Modern facebrick interiors
Who said facebrick is dated and old fashioned? Some of today's modern home still feature facebrick as part of the design. And you only have to look at some of these divine interiors to know that facebrick doesn't have to be old fashioned!
The facebrick walls of the seventies and eighties have been replaced with facebrick walls for the 21st century. What's the difference... there isn't any. Facebrick walls can be just as attractive today as they were over thirty years ago, and are considered an eco feature in many modern homes.
In a home with plenty of natural light, or when combined with light colours, facebrick walls do have their appeal. And facebrick walls work with all types of styles - adding their own level of colour, texture and style. You can have facebrick walls in a contemporary setting, or a more elegant style, as these above and below.
An eclectic mix of modern and rustic furnishings against a backdrop of facebrick walls create an informal and comfortable setting in this living space.
This industrial warehouse conversion is now the home of a couple with a passion for architecture. An enormous living room is arranged between the pilasters that are displayed with pride. The artist’s design highlights the existing brickwork that supports the flagstone roof. Pieces of raw concrete were used to create the bath, shower and washbasin.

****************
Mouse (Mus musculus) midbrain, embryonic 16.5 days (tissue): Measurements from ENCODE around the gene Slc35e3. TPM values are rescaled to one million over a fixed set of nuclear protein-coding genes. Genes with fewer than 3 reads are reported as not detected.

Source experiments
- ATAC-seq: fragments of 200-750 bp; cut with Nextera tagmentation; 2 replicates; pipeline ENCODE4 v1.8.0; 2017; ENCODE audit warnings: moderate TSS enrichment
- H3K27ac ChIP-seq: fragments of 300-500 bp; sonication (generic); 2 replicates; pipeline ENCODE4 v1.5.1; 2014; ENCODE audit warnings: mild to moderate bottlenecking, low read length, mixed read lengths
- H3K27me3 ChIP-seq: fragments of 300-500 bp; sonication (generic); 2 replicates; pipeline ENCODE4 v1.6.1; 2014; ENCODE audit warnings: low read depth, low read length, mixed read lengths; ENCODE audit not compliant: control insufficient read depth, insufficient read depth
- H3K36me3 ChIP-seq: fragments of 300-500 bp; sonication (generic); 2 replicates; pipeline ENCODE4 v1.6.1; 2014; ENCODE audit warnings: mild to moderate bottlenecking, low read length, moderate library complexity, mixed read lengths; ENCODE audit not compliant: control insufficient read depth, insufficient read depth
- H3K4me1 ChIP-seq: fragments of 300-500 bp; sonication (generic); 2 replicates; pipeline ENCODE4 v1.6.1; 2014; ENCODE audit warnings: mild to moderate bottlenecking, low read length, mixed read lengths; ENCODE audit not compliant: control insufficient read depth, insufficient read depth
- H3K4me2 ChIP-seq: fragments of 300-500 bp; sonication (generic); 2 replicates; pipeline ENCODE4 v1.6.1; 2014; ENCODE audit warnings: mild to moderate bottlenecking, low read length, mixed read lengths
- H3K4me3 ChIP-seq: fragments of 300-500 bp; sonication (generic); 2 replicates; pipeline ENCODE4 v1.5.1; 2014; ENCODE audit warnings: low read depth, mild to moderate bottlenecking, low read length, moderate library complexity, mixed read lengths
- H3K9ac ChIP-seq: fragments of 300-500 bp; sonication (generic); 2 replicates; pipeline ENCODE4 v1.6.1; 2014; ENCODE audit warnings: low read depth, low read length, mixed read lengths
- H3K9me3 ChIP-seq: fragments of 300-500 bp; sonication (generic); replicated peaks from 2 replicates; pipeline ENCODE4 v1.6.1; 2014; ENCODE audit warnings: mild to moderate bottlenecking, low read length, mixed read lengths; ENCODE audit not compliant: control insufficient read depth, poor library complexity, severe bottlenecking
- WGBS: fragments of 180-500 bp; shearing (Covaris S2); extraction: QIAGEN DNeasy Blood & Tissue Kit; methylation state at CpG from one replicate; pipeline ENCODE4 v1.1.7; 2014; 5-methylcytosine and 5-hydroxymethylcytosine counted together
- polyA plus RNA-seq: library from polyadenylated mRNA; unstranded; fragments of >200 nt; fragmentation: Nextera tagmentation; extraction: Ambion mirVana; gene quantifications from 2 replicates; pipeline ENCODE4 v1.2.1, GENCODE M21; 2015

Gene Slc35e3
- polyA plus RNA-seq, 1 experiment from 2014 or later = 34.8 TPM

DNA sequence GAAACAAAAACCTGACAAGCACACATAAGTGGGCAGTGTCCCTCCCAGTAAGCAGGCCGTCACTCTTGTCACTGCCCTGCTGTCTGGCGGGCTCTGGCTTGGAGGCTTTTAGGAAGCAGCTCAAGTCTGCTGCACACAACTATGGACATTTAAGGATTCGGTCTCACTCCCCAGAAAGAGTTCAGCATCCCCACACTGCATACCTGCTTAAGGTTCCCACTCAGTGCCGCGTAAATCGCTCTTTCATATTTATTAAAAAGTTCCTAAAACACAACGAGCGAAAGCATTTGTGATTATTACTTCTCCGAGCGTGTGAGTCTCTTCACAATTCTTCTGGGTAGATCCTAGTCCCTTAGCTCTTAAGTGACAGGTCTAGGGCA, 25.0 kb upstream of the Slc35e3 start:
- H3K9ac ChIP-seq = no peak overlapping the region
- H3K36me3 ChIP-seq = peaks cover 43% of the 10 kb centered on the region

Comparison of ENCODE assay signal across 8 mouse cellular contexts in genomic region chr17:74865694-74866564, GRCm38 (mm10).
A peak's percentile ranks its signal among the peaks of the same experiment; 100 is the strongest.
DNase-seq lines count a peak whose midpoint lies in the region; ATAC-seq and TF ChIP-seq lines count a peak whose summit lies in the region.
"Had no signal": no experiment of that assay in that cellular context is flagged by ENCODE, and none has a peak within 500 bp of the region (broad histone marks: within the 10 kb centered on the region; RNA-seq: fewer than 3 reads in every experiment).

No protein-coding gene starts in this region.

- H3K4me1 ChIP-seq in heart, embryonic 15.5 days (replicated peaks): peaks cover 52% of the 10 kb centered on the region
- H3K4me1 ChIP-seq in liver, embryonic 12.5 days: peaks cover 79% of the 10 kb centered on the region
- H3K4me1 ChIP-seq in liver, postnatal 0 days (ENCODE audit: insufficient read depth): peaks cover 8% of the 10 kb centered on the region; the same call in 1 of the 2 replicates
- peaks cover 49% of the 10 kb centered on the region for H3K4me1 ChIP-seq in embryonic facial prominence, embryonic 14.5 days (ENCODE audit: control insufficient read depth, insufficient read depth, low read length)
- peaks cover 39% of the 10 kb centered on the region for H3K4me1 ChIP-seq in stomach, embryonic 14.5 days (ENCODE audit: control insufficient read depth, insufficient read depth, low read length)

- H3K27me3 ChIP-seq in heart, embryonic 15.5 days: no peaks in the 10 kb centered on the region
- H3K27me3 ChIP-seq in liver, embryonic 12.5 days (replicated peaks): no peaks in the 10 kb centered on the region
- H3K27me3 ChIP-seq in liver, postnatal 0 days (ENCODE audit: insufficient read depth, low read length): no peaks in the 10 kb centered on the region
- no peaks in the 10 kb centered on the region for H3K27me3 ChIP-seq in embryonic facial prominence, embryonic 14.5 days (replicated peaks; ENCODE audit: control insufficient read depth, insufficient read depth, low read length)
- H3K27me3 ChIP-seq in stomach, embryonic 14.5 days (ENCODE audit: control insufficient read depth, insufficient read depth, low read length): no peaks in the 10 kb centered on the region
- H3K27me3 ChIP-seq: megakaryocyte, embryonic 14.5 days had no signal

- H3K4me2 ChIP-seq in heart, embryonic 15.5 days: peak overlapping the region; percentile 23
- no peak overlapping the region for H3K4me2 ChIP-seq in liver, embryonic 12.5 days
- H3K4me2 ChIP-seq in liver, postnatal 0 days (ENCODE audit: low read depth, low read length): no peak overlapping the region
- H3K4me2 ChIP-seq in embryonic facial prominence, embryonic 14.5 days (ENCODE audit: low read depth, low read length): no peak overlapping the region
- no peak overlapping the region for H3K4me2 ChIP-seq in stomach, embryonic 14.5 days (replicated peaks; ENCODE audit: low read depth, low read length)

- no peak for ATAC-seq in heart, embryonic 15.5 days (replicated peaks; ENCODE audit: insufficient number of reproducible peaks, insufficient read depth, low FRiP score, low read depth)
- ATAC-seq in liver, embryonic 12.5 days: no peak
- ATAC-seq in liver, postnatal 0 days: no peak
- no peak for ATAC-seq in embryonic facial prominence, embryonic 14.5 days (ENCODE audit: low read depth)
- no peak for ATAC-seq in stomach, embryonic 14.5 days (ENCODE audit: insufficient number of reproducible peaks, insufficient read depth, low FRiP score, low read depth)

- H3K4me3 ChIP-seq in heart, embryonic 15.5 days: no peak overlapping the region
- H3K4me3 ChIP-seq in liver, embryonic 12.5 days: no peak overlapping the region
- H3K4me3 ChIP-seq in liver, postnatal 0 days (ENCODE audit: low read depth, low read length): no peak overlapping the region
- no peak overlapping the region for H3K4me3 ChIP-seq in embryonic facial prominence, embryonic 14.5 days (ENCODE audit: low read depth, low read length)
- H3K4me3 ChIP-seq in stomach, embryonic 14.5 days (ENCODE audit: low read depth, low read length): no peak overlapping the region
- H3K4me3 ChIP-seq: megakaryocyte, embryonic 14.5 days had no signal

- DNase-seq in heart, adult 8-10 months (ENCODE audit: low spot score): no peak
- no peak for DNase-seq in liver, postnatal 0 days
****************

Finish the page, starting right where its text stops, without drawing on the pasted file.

What started out as stables has become a double-storey home with open floor plan. The large open space houses living room, kitchen, dining room, office and various entertainment areas surrounded by the original brick walls and large floor-to-ceiling windows.
The main living area is kitted out with contemporary furniture, with the focal point being the white leather sofas that dominate the centre of the space. Alongside this area are various dining and relaxation areas that encapsulate the main living area. A corner on the main floor functions as a study/office. The majority of furniture and fittings in the new space were supplied by Minim, who design contemporary furniture for a variety of clients.
In a building that was original a stables and later premises for a printing press, the project was to turn the 800 m2 into an open-plan studio and living space. The design incorporated the restoration of the structure with an industrial feel, without compromising on comfort.
The style might be industrial, but you will find more than a few quirky touches here and there. A colourful crystal chandelier is suspended over a stainless steel dining table.
While the upper level is edgy and industrial, the lower level takes on a more loft-style atmosphere. The walls are painted in a crisp white that contrasts with the polished wood floors.